It is a beautiful location and one of my favourites in the Lake District. I was at this location, specifically Glencoyne which is on the Northern side of the lake last year and captured some wonderful scenes armed with my telephoto. This time was different however. It was the middle of the day and there no colours in the sky or mist hovering over the water so it was time to move on. Being a video maker and attempting to speak at the side of a busy road was also proving difficult

A stones throw away from the road was an area full of the joys of Spring with it’s luscious greens, white blossoms and photogenic gnarly trees. It was definitely worth an explore. I quickly discovered that the area was difficult trying to find seperation and compose a shot excluding distractions. I was also battling the rain…i’ve been there before. All was not lost however. Some good timings with my cloth and I managed to bring home the goods. This was another moody day, full of atmosphere but at the same time full of challenges.

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Your time will come

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Location: Near Skipton, Yorkshire Dales & Kirkstone Pass, Lake District

Published: 12th May 2019

Patience is a gift and also a very important attribute to have in landscape photography. There are many times when I have been disappointed but this has been balanced with the few occasions that I have been pleased. Happiness comes in all forms but for me in landscape photography, that feeling of elation is when the conditions and composition fall into place at the right time. I do believe I shot my favourite image of the year.

En route to the Lake District, my eye brows raised as a scene was developing in the corner of my eye, through the front passenger window to be exact. The mist was rolling over the hills and on those hills stood faint outlines of trees, a landscape photographers favourite models. To my astonishment a lay by appeared at the side of the road. A hard foot on the break and with a swift steer of the driving wheel later, I pulled up and assessed the scene in front of me. I had made the right decision but what’s this? The clad was rolling in and my hopes were being rubbed out as if it was a pencil sketch in front of me. Could it be happening again? I was hearing a faint voice in my head saying ‘maybe another time’ Surely not.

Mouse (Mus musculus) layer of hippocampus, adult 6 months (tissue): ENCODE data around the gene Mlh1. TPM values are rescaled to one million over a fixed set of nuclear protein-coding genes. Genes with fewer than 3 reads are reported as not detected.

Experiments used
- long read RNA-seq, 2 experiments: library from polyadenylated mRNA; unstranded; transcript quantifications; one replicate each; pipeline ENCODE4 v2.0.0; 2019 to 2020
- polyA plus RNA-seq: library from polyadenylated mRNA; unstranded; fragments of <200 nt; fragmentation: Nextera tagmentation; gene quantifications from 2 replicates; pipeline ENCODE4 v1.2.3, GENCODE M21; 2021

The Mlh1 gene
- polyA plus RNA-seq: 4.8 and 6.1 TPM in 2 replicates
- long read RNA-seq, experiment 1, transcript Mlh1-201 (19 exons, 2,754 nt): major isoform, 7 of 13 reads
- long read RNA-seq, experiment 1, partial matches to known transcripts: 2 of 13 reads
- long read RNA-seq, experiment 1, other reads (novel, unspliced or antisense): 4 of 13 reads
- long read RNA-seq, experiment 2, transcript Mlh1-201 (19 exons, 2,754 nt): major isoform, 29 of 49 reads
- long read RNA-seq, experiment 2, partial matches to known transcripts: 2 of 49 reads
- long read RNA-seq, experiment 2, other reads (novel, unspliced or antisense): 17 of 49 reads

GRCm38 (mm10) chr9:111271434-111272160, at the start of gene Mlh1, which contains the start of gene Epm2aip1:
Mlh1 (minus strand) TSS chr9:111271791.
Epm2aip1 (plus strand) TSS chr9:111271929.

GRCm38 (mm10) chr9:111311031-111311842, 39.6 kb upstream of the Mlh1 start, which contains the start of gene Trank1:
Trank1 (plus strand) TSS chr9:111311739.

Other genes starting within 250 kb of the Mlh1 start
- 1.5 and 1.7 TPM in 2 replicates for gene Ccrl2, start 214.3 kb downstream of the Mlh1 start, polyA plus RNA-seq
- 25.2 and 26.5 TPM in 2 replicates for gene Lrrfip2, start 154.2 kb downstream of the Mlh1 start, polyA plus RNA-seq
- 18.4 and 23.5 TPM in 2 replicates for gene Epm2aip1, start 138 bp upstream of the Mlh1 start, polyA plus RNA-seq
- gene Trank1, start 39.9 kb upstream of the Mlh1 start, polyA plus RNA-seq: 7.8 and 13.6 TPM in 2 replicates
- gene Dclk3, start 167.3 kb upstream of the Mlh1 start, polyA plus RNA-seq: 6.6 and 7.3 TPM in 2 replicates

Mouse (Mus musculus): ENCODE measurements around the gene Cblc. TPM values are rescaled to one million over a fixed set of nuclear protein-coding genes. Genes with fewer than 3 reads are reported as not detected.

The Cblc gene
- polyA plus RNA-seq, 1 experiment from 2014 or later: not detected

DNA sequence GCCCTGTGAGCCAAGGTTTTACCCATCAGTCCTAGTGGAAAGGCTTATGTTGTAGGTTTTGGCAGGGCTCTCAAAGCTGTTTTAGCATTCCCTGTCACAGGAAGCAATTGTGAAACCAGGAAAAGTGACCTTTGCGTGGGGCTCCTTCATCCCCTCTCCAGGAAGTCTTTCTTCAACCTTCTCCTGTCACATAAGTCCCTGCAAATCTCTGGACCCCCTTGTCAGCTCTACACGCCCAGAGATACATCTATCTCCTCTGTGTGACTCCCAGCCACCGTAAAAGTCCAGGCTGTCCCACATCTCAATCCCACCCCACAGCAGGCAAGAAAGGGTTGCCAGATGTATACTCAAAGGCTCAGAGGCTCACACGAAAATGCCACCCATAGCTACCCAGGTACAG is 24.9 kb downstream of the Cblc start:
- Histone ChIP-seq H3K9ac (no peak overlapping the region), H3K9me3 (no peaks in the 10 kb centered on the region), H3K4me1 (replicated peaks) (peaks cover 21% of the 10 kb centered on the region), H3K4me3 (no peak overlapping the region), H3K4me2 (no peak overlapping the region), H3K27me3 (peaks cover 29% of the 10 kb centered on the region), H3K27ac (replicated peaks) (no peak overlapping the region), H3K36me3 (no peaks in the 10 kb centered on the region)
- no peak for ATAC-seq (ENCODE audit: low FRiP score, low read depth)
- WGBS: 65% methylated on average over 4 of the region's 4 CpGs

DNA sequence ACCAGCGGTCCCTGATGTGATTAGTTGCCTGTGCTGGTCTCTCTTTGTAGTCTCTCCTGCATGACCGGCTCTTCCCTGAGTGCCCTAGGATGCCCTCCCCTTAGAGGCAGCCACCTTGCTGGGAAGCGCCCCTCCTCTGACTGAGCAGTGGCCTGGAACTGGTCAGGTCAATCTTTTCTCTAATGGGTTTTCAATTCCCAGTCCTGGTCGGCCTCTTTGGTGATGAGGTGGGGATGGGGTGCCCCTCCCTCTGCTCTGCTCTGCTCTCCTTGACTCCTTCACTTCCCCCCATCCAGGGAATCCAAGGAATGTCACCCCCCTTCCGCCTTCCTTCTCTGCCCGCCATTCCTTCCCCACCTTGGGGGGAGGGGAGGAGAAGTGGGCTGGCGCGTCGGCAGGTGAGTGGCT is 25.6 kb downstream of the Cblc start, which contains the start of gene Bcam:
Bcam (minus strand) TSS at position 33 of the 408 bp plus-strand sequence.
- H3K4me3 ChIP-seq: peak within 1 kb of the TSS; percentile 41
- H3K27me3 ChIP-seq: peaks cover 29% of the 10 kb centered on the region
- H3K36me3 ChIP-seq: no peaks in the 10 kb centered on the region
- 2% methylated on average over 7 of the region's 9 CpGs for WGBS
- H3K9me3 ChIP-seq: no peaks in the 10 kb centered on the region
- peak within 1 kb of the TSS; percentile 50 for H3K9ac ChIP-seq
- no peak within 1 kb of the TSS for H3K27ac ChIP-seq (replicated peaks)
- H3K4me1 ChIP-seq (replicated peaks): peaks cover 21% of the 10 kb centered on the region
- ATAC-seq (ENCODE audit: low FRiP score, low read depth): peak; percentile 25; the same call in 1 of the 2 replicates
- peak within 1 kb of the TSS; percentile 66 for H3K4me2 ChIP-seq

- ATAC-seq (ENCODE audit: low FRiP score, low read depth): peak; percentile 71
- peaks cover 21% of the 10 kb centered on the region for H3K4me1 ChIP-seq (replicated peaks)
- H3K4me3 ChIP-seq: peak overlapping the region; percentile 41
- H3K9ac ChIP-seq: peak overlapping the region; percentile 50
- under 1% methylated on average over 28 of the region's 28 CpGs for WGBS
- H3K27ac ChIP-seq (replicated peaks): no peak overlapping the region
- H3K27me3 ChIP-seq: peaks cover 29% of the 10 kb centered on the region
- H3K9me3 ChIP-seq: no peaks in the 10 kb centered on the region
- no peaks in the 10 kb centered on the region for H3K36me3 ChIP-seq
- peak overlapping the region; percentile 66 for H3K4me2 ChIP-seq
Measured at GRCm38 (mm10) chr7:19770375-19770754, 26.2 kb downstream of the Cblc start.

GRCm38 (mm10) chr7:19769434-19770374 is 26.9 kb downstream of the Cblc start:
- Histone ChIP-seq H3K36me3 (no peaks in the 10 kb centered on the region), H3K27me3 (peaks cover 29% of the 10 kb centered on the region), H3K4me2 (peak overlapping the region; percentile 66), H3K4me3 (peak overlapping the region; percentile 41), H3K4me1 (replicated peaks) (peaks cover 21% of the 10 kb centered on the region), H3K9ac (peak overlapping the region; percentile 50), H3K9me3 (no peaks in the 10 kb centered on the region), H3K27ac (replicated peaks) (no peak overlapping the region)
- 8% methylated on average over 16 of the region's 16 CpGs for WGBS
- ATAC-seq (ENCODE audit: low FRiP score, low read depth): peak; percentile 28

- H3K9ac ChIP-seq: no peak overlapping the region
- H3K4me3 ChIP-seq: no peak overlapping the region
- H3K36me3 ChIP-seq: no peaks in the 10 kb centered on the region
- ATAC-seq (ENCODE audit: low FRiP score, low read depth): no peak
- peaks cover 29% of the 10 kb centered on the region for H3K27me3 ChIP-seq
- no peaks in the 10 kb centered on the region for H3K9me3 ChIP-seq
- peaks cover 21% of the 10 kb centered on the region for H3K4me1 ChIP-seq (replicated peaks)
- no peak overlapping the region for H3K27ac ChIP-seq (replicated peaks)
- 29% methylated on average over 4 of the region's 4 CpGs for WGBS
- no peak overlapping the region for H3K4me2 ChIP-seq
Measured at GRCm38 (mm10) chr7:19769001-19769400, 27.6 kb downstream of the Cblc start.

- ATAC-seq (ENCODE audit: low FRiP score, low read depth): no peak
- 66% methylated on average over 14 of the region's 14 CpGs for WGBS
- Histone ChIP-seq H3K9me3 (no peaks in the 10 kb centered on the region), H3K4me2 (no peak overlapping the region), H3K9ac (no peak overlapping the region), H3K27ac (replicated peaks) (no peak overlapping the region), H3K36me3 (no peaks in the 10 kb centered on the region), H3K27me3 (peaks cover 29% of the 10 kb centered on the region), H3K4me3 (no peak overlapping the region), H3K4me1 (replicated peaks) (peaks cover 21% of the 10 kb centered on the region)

My adventure continued from my next destination, a lay by off Kirkstone pass in the Lake District. Misty moody conditions were all around me and distant silhouettes of our favourite models could still be scene. Another moody day. I needed to find a composition and again, hope the misty mood would hang on until my conquest is complete. The journey continues.

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The Importance of Mood

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Location: Buttermere/Derwent Fells, Lake District

Posted: 5th May 2019

Intricate planning of photography sessions has never been important to me and probably never will be. The location and time of day is all I want to know as I am a great believer that in-depth plans do not always come together and is often more exciting to witness all the elements fall into place unexpectedly. What is frustrating however is where the elements fall into place when not prepared. This is especially annoying when those elements consist of low lying clouds and swirling mists, ingredients of mood and atmosphere.

I set off from the conveniently positioned Honister Pass in the North Western region of the Lake District and headed up to Dale Head. The mist was rolling in through the valley at some pace and the clouds were hugging the crags. As a videographer I was keen to film the changing conditions and I knew straight away that my next vlog was going to have a theme of mood. I was confident that this was going to be a winner. I love the atmospheric conditions of mist and low lying clouds as they often create a sense of mystery by shrouding what lies behind. To have mood in landscape photography is for me having sugar in your coffee. Mood can be brought into your image in many ways but more often than not, it is the conditions that help. I came away with some pleasing footage and time lapses. Time for a photograph. On reflection now, that is where it went wrong. I put video before photography. By the time I had finally found a composition I was pleased with, the mood had escaped me and was left with remnants of mist and the clouds no longer hugging the valley walls.

I continued up to my first fell of the day, Dale Head. I had visited here before but this time instead of heading East, I walked West and onto the fells of Hindscarth and then Robinson. There is no denying that Dale Head summit has for me one of the best views in the Lake District and one I highly recommend. The conditions were not ideal and taking a photograph did not interest me. This was a time for reflection, a drink of coffee and a moment to enjoy my corned beef sandwhich. The mood and atmospheric conditions did not present themselves until later. For now, I had to do with flat, hazy and uninteresting light. My spirits were still high however. I was walking a mountain ridge in the Lake District with wonderful views surrounding me. This is a place I will never get tired of and the practice of mindfulness is highly recommended in such locations. Live for the moment.